3 British Books to Look Out for in the U.S. in April

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Claire Handscombe


Claire Handscombe moved from Europe to DC in 2012, ostensibly to study for an MFA in Creative Writing, but actually – let’s be honest – because of an obsession with The West Wing. She is the author of Unscripted, a novel about a young woman with a celebrity crush and a determined plan, and the editor of Walk With Us: How The West Wing Changed Our Lives. She also hosts the Brit Lit Podcast, a fortnightly show of news and views from British books and publishing. Blog: the Brit Lit Blog. Twitter: @BookishClaire

April 2019 is the month I’ve been building up to for a decade. It’s the month I finally become a published author! Unscripted is out on April 4th. It’s about a young woman with a celebrity crush and a determined plan, and it’s available in all the usual places on ebook. Because it’s published by a British publisher, the paperback isn’t available on Amazon U.S., but you can get it from – which, incidentally, is a great place to get many of your British books, since they have free international shipping.

But much as I wish the entire publishing world would stop and make way for my novel, I know that’s not how this works. These three books are among those making their way across the pond this month, too.

The Parisian by Isabella Hammad (Grove Press, April 9, 2019)

This literary novel is the story of Midhat Khamal, who returns home to Ottoman Palestine after studying in France to find his country under British rule, and over the course of book, both he and his nation strive for identity and independence. Zadie Smith has glowing praise for this book, calling it “a sublime reading experience: delicate, restrained, surpassingly intelligent, uncommonly poised and truly beautiful”.

The Binding by Bridget Collins (William Morrow, April 16, 2019)

British readers have been raving about this book by my fellow alum of King’s College, Cambridge, since it came out in the UK in January, and perhaps not surprisingly, since there’s nothing passionate bookworms love more than a book about books and their powers. Emmett Farmer is working in the fields when he gets his own equivalent of a Hogwarts letter –a summons to begin an apprenticeship as a Bookbinder, which is a sacred calling. Bookbinders have the power to erase memories, conceal secrets, and lock away the past. Not all Bookbinders have virtuous goals, either – and when Emmett finds his own name on a book, everything changes for him.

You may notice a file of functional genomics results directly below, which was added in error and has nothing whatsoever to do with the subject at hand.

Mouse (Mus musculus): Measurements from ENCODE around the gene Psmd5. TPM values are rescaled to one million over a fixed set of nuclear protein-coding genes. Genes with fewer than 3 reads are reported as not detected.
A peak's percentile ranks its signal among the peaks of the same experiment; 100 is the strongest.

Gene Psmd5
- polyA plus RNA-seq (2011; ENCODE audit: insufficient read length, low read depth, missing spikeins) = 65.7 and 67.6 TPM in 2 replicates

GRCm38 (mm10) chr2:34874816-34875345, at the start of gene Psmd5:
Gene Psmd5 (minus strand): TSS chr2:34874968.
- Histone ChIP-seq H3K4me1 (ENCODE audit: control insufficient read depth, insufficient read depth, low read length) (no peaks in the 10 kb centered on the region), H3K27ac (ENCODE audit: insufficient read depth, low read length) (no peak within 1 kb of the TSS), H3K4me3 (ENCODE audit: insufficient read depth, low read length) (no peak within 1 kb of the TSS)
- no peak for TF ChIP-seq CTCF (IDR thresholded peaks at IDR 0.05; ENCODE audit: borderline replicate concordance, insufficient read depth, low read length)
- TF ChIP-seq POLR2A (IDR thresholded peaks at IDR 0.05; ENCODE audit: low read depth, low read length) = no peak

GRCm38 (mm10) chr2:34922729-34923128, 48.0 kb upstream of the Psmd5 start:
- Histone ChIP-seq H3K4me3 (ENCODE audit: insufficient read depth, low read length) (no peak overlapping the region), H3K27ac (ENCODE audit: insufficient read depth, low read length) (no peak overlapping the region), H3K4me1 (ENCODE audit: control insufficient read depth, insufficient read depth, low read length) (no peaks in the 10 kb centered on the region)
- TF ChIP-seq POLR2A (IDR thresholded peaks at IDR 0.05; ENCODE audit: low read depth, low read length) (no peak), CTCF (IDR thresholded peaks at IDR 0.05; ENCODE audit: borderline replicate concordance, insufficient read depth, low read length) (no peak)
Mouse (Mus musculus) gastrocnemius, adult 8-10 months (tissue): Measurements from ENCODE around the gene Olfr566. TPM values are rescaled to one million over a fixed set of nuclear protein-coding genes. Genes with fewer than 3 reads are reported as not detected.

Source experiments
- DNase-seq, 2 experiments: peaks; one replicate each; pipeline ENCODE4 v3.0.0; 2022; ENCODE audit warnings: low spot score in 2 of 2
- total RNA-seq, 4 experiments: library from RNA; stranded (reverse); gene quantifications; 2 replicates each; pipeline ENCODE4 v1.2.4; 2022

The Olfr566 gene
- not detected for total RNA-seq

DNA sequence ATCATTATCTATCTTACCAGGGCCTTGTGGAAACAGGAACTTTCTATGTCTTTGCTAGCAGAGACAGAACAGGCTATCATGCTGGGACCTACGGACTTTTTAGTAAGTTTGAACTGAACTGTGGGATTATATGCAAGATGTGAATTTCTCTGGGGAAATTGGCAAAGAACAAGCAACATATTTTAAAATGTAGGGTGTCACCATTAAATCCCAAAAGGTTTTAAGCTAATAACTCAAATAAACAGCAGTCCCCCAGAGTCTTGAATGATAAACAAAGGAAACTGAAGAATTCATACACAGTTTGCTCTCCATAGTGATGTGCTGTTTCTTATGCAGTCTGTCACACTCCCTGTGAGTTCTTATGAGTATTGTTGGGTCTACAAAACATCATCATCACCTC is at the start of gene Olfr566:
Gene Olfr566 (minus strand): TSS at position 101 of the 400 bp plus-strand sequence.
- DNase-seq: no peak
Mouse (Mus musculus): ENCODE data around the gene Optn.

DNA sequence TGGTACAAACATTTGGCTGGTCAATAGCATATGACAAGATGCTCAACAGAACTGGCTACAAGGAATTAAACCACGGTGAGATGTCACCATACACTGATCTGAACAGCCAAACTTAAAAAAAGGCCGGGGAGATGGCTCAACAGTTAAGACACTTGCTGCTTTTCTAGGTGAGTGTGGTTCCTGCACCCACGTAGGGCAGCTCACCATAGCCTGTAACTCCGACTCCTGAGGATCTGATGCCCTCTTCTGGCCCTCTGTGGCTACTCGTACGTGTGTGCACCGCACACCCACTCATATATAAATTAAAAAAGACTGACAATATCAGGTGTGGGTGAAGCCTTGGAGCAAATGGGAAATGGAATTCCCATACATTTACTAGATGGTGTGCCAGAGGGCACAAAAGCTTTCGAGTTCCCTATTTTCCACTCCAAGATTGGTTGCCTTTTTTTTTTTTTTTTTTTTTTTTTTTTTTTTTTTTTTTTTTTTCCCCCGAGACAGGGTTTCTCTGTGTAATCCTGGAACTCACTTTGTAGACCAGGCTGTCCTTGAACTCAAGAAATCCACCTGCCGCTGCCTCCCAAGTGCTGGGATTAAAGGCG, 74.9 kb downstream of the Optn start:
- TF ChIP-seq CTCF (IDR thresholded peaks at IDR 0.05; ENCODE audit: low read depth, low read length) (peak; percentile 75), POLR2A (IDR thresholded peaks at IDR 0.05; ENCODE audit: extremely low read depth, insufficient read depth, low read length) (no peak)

Our Life in a Day by Jamie Fewery (Orion, audio: April 18, 2019)

Here’s what the author of this buzzy novel has said about his own book: “With Tom and Esme, I wanted to look at a long-term relationship through the individual moments that really matter – whether comic or tragic – to explore how two people grow and change over the years. As well as a love story, at its heart Our Life in a Day is about male mental health, and how one man’s struggle with depression, anxiety and addiction colours his life and relationships… But in the face of this can be found warmth, humour and, ultimately, hope”. Amazon reviewers praise the novel for its realism and its inventiveness. It’s been available as an ebook for a while, but the audiobook is out now.